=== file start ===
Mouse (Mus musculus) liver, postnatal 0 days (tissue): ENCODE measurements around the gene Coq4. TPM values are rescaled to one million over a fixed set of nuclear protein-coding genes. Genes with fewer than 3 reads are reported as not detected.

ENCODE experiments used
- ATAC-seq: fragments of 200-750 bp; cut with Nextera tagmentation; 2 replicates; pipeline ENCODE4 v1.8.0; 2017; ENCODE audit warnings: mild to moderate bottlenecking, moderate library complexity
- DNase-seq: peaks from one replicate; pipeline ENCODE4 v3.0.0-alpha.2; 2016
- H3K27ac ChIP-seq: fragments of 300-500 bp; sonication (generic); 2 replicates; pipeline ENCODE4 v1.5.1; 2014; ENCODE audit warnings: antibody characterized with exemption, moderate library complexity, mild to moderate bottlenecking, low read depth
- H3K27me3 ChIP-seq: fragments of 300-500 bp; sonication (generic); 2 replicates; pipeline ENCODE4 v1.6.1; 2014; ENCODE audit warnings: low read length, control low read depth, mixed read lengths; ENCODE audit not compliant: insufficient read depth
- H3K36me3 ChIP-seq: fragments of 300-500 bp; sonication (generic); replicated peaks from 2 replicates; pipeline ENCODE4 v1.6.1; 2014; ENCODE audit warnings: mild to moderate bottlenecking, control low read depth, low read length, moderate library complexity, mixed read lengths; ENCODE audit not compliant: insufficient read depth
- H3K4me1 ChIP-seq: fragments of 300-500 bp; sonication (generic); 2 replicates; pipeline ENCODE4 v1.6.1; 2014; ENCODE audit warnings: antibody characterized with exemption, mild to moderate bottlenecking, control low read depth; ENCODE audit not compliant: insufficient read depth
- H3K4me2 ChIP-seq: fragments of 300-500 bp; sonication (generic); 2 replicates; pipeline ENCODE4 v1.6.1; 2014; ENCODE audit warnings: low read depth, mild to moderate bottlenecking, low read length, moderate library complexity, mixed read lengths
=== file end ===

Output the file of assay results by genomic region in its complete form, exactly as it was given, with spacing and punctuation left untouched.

Mouse (Mus musculus) liver, postnatal 0 days (tissue): ENCODE measurements around the gene Coq4. TPM values are rescaled to one million over a fixed set of nuclear protein-coding genes. Genes with fewer than 3 reads are reported as not detected.

ENCODE experiments used
- ATAC-seq: fragments of 200-750 bp; cut with Nextera tagmentation; 2 replicates; pipeline ENCODE4 v1.8.0; 2017; ENCODE audit warnings: mild to moderate bottlenecking, moderate library complexity
- DNase-seq: peaks from one replicate; pipeline ENCODE4 v3.0.0-alpha.2; 2016
- H3K27ac ChIP-seq: fragments of 300-500 bp; sonication (generic); 2 replicates; pipeline ENCODE4 v1.5.1; 2014; ENCODE audit warnings: antibody characterized with exemption, moderate library complexity, mild to moderate bottlenecking, low read depth
- H3K27me3 ChIP-seq: fragments of 300-500 bp; sonication (generic); 2 replicates; pipeline ENCODE4 v1.6.1; 2014; ENCODE audit warnings: low read length, control low read depth, mixed read lengths; ENCODE audit not compliant: insufficient read depth
- H3K36me3 ChIP-seq: fragments of 300-500 bp; sonication (generic); replicated peaks from 2 replicates; pipeline ENCODE4 v1.6.1; 2014; ENCODE audit warnings: mild to moderate bottlenecking, control low read depth, low read length, moderate library complexity, mixed read lengths; ENCODE audit not compliant: insufficient read depth
- H3K4me1 ChIP-seq: fragments of 300-500 bp; sonication (generic); 2 replicates; pipeline ENCODE4 v1.6.1; 2014; ENCODE audit warnings: antibody characterized with exemption, mild to moderate bottlenecking, control low read depth; ENCODE audit not compliant: insufficient read depth
- H3K4me2 ChIP-seq: fragments of 300-500 bp; sonication (generic); 2 replicates; pipeline ENCODE4 v1.6.1; 2014; ENCODE audit warnings: low read depth, mild to moderate bottlenecking, low read length, moderate library complexity, mixed read lengths